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How will new salary thresholds affect UK migration?

06 Dec 2023

By Ben Brindle and Madeleine Sumption

NOTE: This analysis has been updated (3 April 2024) to reflect further policy detail released since the initial salary thresholds announcement.

The Home Secretary announced a series of policy changes designed to reduce migration in December 2023. The announcement followed the release of new official estimates from the Office for National Statistics in November 2023, which suggested that net migration had been unusually high, adding 672,000 to the UK population in the year ending June 2023.

Among the measures set to be introduced in April 2024 is an increase in the minimum salary threshold for both long-term work visas and British or settled people applying to bring their partners to the UK. Both will increase to £38,700, higher than the median salary for full-time employees (£35,000). Migrants coming to the UK on the Skilled Worker route currently need to earn £26,200, and Brits or settled people who want to live in the UK with their partners must currently earn £18,600.

Skilled worker salary thresholds

Although the general threshold is up sharply, only a small proportion of long-term skilled work visa recipients are subject to the new £38,700 requirement. Around half of the 208,000 Skilled Worker visas granted to main applicants in the year ending September 2023 went to care workers and senior care workers, who have been exempted from the increase, while a further 20% went to workers in health or teaching roles that are unaffected because their salaries are set using nationally agreed pay scales.

The impact therefore falls upon the remaining jobs which made up around 30% of visa grants, primarily in the private sector. Many migrants working in these roles already earn more than the new £38,700 threshold, as can be seen in Figure 1, which shows the salaries offered by employers hiring under the Skilled Worker route. In these high-paying roles, the £38,700 general threshold will be less important than changes to the occupation-specific ‘going rate’, an additional threshold employers must also meet.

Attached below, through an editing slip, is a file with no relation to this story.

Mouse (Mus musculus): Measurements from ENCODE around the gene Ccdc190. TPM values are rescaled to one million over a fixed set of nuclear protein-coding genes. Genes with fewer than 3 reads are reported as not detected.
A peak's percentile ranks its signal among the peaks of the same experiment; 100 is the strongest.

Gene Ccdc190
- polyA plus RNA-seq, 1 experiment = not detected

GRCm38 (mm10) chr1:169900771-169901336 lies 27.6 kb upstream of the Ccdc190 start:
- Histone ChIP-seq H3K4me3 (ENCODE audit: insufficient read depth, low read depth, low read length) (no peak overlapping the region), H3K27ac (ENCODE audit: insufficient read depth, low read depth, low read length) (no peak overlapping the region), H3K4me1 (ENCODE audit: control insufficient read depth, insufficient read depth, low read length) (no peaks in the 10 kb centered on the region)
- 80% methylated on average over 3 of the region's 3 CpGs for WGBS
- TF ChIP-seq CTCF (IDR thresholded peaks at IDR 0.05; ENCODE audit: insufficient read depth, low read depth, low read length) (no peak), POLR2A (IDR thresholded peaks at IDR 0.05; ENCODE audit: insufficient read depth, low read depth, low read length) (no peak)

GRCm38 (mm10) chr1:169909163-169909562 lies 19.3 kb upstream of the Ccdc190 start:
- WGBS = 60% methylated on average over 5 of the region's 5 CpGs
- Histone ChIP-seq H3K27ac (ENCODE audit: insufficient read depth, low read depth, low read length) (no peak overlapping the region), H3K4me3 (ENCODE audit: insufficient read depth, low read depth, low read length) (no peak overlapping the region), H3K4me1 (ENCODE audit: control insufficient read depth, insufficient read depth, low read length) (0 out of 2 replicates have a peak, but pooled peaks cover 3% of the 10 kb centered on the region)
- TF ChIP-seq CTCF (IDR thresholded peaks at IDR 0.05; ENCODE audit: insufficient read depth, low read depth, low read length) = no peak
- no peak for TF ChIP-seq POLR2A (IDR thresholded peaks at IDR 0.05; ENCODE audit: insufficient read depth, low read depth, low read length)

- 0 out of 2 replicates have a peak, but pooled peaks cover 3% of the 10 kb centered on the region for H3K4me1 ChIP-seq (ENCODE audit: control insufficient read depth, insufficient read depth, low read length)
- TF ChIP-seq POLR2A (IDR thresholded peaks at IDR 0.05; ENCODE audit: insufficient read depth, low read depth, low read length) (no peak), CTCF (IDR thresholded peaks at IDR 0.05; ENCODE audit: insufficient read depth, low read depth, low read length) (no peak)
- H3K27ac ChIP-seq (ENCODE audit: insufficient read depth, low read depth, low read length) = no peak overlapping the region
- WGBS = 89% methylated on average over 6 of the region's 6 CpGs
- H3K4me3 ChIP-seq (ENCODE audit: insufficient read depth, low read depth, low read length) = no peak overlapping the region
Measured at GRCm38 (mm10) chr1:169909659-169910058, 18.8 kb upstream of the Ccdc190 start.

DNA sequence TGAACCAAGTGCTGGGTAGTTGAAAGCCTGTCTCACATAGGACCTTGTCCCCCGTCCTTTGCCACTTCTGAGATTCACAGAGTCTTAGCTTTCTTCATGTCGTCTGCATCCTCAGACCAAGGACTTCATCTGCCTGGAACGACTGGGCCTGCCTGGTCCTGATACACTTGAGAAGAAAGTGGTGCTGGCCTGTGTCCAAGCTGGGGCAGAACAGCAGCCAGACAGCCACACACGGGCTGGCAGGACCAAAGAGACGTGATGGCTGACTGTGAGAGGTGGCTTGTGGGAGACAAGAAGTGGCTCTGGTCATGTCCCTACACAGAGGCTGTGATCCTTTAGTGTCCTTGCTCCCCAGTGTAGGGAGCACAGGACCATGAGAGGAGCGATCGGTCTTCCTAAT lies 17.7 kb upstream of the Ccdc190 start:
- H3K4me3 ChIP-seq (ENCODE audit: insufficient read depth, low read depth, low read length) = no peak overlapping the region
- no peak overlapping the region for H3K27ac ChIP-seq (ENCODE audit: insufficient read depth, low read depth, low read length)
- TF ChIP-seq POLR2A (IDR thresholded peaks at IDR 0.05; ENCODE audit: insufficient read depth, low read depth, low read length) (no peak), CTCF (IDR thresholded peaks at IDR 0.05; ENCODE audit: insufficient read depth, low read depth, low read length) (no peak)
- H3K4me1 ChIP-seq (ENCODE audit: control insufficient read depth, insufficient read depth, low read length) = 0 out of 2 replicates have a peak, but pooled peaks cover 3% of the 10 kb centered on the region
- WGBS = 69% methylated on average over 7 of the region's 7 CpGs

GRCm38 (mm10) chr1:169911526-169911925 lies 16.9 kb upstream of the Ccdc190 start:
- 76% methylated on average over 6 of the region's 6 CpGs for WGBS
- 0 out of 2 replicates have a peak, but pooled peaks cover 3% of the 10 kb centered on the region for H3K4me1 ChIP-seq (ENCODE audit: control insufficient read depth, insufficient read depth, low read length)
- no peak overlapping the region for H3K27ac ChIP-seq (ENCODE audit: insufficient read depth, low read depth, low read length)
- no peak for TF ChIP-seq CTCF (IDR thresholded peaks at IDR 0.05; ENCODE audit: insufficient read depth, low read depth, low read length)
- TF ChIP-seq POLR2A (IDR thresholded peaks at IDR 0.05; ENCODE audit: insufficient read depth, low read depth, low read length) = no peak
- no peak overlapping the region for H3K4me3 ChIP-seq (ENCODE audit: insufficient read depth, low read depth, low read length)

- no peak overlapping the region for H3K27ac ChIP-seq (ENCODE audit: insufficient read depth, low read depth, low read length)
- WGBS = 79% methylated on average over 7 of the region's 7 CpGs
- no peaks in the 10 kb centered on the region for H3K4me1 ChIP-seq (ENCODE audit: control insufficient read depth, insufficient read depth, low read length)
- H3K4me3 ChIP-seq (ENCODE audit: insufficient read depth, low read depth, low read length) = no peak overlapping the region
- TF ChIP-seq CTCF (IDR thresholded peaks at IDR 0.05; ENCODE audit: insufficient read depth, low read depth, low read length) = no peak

The going rate was previously set at the 25th percentile of earnings in the occupation but now rises to the 50th percentile (i.e., to median earnings) from April 2024. For example, the going rate for programmers will increase from £34,000 to £49,400.

This will particularly affect occupations where (usually younger) workers earn salaries in the lower half of the distribution. For example, close to half of Skilled Worker migrants who came to work as chartered accountants in the year ending June 2023 would not have met the new occupation-specific rate for the occupation, £46,800 (Figure 1).

Figure 1

Among the minority of jobs subject to the new threshold, some exemptions will remain. Young people and postdoctoral researchers can be paid up to 30% less, for example. The main salary threshold will also be lower for shortage occupations, although the full list of occupations on the new ‘Immigration Salary List’ will not be known until the Migration Advisory Committee conducts a full review, expected this year.

In summary, many of the top occupations receiving visas over the past year would not be heavily affected by the higher general salary threshold of £38,700 but will be affected more by the higher occupation-specific rates. The increase in occupation-specific salary requirements is most likely to affect young people, who generally start on lower salaries within the occupation. They will initially face a lower rate, but will eventually need to meet the higher thresholds.

The largest impact of the increase, however, will likely fall on middle-skilled jobs that are most affected by the £38,700 general salary threshold. This includes roles such as butchers and chefs, where workers last year tended to earn salaries around £26,000, the level of the previous salary threshold. Small businesses and businesses outside of London and the South East tend to pay slightly less, and so would be more affected by the new thresholds too.